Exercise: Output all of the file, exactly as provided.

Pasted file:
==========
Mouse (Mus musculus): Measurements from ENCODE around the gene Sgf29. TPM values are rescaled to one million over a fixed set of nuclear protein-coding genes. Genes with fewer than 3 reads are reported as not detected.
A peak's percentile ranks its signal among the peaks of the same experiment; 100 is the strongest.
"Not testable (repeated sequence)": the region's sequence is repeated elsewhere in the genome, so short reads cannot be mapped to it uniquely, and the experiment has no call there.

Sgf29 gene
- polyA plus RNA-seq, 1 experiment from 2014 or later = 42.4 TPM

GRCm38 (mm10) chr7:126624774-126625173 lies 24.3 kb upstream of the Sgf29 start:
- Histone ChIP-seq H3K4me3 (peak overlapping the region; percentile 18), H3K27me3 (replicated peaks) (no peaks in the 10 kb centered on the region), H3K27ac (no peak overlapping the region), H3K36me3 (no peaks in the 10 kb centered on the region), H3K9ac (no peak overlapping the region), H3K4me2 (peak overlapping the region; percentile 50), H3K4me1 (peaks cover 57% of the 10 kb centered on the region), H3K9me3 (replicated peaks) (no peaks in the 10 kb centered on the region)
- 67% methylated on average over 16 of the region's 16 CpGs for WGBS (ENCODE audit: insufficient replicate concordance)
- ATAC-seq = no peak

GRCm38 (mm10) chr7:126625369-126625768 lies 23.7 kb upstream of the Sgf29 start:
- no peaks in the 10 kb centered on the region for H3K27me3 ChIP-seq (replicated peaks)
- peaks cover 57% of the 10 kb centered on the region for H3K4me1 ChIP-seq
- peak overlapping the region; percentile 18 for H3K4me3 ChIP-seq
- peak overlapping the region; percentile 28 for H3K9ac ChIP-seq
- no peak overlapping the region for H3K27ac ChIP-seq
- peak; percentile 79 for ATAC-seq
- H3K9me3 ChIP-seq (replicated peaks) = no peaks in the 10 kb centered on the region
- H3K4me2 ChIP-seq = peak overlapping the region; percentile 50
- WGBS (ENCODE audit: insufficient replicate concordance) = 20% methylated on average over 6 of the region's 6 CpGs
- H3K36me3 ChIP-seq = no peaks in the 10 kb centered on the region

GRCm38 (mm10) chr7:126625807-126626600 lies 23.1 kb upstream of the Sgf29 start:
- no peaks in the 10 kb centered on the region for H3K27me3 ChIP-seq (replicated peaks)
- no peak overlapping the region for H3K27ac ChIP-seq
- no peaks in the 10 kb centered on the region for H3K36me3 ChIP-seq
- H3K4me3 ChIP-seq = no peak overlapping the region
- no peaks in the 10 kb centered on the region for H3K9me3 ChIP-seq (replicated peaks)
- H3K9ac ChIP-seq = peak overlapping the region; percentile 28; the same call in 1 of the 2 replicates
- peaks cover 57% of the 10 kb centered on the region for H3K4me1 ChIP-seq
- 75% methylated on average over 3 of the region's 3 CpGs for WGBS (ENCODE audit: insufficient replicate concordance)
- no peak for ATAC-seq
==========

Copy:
Mouse (Mus musculus): Measurements from ENCODE around the gene Sgf29. TPM values are rescaled to one million over a fixed set of nuclear protein-coding genes. Genes with fewer than 3 reads are reported as not detected.
A peak's percentile ranks its signal among the peaks of the same experiment; 100 is the strongest.
"Not testable (repeated sequence)": the region's sequence is repeated elsewhere in the genome, so short reads cannot be mapped to it uniquely, and the experiment has no call there.

Sgf29 gene
- polyA plus RNA-seq, 1 experiment from 2014 or later = 42.4 TPM

GRCm38 (mm10) chr7:126624774-126625173 lies 24.3 kb upstream of the Sgf29 start:
- Histone ChIP-seq H3K4me3 (peak overlapping the region; percentile 18), H3K27me3 (replicated peaks) (no peaks in the 10 kb centered on the region), H3K27ac (no peak overlapping the region), H3K36me3 (no peaks in the 10 kb centered on the region), H3K9ac (no peak overlapping the region), H3K4me2 (peak overlapping the region; percentile 50), H3K4me1 (peaks cover 57% of the 10 kb centered on the region), H3K9me3 (replicated peaks) (no peaks in the 10 kb centered on the region)
- 67% methylated on average over 16 of the region's 16 CpGs for WGBS (ENCODE audit: insufficient replicate concordance)
- ATAC-seq = no peak

GRCm38 (mm10) chr7:126625369-126625768 lies 23.7 kb upstream of the Sgf29 start:
- no peaks in the 10 kb centered on the region for H3K27me3 ChIP-seq (replicated peaks)
- peaks cover 57% of the 10 kb centered on the region for H3K4me1 ChIP-seq
- peak overlapping the region; percentile 18 for H3K4me3 ChIP-seq
- peak overlapping the region; percentile 28 for H3K9ac ChIP-seq
- no peak overlapping the region for H3K27ac ChIP-seq
- peak; percentile 79 for ATAC-seq
- H3K9me3 ChIP-seq (replicated peaks) = no peaks in the 10 kb centered on the region
- H3K4me2 ChIP-seq = peak overlapping the region; percentile 50
- WGBS (ENCODE audit: insufficient replicate concordance) = 20% methylated on average over 6 of the region's 6 CpGs
- H3K36me3 ChIP-seq = no peaks in the 10 kb centered on the region

GRCm38 (mm10) chr7:126625807-126626600 lies 23.1 kb upstream of the Sgf29 start:
- no peaks in the 10 kb centered on the region for H3K27me3 ChIP-seq (replicated peaks)
- no peak overlapping the region for H3K27ac ChIP-seq
- no peaks in the 10 kb centered on the region for H3K36me3 ChIP-seq
- H3K4me3 ChIP-seq = no peak overlapping the region
- no peaks in the 10 kb centered on the region for H3K9me3 ChIP-seq (replicated peaks)
- H3K9ac ChIP-seq = peak overlapping the region; percentile 28; the same call in 1 of the 2 replicates
- peaks cover 57% of the 10 kb centered on the region for H3K4me1 ChIP-seq
- 75% methylated on average over 3 of the region's 3 CpGs for WGBS (ENCODE audit: insufficient replicate concordance)
- no peak for ATAC-seq